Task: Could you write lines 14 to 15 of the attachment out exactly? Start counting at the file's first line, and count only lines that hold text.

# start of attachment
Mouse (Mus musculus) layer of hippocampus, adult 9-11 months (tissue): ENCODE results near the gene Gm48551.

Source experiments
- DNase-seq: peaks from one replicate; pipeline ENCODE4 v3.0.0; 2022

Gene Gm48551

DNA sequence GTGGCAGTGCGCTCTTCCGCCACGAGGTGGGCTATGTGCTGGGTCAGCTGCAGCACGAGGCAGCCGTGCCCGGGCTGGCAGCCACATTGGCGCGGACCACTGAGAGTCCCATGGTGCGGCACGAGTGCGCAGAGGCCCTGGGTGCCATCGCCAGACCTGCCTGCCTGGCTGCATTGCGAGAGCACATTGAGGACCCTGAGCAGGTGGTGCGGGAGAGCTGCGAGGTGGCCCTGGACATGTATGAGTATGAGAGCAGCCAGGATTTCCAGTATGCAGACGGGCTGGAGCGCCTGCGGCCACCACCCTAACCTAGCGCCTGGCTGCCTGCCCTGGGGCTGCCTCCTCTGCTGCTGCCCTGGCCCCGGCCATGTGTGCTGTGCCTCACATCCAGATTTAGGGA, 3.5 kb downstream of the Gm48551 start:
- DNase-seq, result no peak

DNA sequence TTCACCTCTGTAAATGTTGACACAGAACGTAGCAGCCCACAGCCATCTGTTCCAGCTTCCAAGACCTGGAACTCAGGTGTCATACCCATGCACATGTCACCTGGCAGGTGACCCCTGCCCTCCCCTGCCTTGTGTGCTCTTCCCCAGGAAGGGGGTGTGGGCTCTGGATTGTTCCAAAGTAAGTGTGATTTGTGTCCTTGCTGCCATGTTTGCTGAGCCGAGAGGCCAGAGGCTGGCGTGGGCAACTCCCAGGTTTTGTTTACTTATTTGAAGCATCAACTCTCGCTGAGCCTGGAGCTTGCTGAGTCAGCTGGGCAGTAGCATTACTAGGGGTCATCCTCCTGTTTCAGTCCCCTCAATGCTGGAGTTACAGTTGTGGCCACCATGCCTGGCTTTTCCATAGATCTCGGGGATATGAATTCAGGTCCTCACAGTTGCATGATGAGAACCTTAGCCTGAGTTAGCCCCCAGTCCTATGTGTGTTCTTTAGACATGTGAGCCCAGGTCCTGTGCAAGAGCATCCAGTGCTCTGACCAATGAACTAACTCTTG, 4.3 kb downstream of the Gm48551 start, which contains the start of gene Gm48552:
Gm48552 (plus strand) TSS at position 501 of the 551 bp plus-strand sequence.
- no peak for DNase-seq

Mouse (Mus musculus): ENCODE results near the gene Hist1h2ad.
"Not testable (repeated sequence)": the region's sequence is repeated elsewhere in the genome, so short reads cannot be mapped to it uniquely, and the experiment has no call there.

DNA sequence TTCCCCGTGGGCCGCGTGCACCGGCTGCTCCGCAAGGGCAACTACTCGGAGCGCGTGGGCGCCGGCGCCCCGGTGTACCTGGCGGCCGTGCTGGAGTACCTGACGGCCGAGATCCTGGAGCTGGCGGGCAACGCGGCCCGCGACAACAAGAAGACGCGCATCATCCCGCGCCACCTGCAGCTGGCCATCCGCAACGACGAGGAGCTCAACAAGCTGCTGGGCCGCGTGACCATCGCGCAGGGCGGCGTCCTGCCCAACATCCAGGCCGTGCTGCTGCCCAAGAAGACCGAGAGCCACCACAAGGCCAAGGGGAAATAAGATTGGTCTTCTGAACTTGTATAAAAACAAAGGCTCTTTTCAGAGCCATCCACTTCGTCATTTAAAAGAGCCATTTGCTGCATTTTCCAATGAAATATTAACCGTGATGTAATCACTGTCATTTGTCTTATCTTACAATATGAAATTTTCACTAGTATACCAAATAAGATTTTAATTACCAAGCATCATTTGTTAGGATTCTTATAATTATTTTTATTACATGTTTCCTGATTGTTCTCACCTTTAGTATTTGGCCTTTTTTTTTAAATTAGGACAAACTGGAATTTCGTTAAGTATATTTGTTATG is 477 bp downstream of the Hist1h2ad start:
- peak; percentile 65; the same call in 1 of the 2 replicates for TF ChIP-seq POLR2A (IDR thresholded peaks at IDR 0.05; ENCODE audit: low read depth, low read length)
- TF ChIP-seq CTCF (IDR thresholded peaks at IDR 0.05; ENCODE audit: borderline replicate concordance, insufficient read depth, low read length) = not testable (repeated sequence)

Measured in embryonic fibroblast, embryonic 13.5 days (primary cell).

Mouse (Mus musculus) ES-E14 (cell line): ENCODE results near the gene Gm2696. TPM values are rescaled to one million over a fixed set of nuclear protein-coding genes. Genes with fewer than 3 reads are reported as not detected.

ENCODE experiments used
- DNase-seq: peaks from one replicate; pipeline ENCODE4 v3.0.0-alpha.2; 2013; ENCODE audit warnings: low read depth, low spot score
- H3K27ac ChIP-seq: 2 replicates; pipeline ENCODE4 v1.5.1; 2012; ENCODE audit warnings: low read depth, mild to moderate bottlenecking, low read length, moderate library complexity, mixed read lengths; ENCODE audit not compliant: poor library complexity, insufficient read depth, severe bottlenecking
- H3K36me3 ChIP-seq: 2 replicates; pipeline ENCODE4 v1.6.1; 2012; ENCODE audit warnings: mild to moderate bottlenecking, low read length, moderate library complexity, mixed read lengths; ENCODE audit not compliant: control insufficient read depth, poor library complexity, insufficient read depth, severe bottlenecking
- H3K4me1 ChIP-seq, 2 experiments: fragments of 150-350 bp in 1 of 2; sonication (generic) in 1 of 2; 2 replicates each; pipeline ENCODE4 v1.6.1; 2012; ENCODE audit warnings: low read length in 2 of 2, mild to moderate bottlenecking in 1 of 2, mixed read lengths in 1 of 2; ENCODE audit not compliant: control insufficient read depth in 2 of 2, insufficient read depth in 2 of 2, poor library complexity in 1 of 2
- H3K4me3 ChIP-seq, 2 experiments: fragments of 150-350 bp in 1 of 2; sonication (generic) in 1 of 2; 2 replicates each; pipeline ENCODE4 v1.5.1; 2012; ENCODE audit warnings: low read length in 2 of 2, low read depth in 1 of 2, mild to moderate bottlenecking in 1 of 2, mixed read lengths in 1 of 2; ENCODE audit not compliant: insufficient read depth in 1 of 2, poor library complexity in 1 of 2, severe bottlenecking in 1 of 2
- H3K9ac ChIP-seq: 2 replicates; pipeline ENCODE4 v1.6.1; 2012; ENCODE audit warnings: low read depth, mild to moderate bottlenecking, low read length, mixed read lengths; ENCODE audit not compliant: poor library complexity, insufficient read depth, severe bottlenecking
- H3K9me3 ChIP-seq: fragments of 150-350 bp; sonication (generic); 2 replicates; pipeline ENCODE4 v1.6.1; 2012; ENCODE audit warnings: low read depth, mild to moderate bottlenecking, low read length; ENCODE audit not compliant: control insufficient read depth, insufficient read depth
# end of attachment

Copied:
- TF ChIP-seq CTCF (IDR thresholded peaks at IDR 0.05; ENCODE audit: borderline replicate concordance, insufficient read depth, low read length) = not testable (repeated sequence)

Measured in embryonic fibroblast, embryonic 13.5 days (primary cell).